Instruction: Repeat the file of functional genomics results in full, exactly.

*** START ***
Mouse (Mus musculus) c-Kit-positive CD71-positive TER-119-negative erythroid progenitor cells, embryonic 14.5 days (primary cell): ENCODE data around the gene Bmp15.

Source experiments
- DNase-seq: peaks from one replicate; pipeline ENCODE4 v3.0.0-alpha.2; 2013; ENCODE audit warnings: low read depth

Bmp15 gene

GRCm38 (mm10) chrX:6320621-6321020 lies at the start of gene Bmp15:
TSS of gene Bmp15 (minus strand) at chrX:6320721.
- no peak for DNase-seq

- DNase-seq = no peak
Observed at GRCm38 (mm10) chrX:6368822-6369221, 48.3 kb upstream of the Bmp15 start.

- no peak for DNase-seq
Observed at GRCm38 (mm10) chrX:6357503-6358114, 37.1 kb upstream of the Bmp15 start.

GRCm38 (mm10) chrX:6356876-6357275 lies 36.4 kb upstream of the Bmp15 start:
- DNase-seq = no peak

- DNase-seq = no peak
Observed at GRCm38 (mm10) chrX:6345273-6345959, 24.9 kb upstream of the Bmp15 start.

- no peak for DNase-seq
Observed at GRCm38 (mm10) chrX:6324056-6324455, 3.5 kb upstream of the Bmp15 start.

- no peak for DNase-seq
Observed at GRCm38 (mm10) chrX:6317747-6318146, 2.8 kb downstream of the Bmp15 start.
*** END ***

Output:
Mouse (Mus musculus) c-Kit-positive CD71-positive TER-119-negative erythroid progenitor cells, embryonic 14.5 days (primary cell): ENCODE data around the gene Bmp15.

Source experiments
- DNase-seq: peaks from one replicate; pipeline ENCODE4 v3.0.0-alpha.2; 2013; ENCODE audit warnings: low read depth

Bmp15 gene

GRCm38 (mm10) chrX:6320621-6321020 lies at the start of gene Bmp15:
TSS of gene Bmp15 (minus strand) at chrX:6320721.
- no peak for DNase-seq

- DNase-seq = no peak
Observed at GRCm38 (mm10) chrX:6368822-6369221, 48.3 kb upstream of the Bmp15 start.

- no peak for DNase-seq
Observed at GRCm38 (mm10) chrX:6357503-6358114, 37.1 kb upstream of the Bmp15 start.

GRCm38 (mm10) chrX:6356876-6357275 lies 36.4 kb upstream of the Bmp15 start:
- DNase-seq = no peak

- DNase-seq = no peak
Observed at GRCm38 (mm10) chrX:6345273-6345959, 24.9 kb upstream of the Bmp15 start.

- no peak for DNase-seq
Observed at GRCm38 (mm10) chrX:6324056-6324455, 3.5 kb upstream of the Bmp15 start.

- no peak for DNase-seq
Observed at GRCm38 (mm10) chrX:6317747-6318146, 2.8 kb downstream of the Bmp15 start.